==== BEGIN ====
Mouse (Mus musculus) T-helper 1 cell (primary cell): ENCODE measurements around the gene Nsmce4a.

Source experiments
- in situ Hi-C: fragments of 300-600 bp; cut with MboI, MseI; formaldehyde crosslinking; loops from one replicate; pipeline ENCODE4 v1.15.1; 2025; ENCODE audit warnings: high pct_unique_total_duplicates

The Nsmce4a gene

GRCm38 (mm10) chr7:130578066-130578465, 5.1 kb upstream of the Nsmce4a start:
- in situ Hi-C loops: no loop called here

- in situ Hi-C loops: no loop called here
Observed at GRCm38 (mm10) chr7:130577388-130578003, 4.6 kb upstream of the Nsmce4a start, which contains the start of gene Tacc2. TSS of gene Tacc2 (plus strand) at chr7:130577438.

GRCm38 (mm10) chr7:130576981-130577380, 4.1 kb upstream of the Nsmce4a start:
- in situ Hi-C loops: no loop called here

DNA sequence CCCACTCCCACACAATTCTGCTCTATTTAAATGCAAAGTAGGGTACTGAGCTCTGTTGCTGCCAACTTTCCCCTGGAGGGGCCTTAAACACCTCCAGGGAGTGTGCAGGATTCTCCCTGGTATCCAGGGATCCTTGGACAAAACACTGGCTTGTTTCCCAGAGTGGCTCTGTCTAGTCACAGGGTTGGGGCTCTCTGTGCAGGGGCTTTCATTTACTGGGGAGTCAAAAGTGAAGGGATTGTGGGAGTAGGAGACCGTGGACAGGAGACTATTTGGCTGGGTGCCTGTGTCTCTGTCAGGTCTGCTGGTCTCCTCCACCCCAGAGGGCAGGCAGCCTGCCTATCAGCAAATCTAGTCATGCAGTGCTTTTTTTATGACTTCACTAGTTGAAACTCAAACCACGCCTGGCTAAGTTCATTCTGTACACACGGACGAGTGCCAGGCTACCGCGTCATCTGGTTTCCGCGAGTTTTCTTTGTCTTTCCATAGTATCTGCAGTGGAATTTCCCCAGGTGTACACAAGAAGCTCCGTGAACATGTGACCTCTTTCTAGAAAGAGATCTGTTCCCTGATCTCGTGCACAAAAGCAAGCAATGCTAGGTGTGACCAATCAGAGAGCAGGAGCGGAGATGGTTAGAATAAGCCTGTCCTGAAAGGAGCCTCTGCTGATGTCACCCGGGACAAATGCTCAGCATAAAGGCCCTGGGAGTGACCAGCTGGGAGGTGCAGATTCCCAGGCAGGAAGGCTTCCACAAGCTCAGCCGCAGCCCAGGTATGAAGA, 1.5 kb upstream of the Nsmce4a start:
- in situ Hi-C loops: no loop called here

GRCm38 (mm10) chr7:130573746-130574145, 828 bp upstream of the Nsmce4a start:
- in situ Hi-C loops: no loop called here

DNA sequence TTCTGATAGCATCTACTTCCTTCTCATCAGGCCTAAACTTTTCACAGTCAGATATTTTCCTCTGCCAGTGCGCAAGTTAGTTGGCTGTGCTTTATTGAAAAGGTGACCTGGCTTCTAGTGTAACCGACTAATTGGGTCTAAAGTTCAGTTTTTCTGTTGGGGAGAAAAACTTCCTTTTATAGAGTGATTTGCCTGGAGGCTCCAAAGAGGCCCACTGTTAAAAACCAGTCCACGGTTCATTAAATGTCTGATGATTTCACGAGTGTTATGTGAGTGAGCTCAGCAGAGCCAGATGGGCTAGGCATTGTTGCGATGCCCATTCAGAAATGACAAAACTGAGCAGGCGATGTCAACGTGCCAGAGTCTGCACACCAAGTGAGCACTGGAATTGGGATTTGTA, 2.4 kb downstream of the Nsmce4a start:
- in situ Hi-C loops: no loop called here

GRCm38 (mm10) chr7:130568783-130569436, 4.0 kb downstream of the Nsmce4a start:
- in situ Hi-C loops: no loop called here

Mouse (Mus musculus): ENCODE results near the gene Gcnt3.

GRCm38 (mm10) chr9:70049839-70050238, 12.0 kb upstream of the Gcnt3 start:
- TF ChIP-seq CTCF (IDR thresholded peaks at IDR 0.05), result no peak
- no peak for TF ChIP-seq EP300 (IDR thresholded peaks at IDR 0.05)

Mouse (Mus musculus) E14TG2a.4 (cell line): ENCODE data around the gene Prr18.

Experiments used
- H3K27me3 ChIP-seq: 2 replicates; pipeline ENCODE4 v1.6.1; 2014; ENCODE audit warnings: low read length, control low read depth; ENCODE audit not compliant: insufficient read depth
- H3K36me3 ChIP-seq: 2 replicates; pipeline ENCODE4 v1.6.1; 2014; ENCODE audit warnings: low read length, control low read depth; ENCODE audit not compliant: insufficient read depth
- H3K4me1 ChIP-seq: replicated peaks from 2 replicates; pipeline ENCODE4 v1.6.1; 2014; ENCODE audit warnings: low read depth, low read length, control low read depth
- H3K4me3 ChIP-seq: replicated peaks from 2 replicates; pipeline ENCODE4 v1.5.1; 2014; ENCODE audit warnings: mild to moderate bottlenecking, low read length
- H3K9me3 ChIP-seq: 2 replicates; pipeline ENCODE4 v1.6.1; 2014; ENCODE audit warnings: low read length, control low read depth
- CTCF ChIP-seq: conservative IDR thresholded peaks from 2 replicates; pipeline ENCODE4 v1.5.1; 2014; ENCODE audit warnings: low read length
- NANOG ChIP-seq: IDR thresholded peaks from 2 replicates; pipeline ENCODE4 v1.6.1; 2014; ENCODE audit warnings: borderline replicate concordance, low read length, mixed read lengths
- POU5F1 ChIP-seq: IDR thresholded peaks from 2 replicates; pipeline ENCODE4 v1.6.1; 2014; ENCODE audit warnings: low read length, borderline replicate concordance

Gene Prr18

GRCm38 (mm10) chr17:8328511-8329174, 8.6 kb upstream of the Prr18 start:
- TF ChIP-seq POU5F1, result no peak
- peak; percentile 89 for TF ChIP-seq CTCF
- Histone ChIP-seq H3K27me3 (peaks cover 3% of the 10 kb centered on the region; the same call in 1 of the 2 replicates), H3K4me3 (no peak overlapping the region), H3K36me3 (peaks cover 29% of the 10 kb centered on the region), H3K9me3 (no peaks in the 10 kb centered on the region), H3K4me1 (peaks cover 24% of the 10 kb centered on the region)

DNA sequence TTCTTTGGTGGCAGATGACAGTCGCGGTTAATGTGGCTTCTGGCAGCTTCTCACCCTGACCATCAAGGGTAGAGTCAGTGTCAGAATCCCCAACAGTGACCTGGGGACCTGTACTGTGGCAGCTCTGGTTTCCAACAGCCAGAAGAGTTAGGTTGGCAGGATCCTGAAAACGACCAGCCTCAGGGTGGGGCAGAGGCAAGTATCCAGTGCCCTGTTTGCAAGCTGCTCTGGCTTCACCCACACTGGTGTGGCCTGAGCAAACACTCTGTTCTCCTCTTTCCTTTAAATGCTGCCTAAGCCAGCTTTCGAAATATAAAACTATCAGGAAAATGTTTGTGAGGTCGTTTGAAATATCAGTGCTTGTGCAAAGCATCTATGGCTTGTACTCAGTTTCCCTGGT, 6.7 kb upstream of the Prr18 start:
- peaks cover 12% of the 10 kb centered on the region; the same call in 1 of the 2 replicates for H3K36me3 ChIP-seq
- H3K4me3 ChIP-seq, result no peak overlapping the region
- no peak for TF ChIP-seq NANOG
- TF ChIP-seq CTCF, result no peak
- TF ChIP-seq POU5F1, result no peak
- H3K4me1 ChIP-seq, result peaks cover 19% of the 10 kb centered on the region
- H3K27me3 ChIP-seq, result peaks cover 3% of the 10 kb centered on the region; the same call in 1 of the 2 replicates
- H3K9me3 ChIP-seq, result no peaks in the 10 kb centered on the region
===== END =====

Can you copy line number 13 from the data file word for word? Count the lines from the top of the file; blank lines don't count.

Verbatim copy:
GRCm38 (mm10) chr7:130573746-130574145, 828 bp upstream of the Nsmce4a start: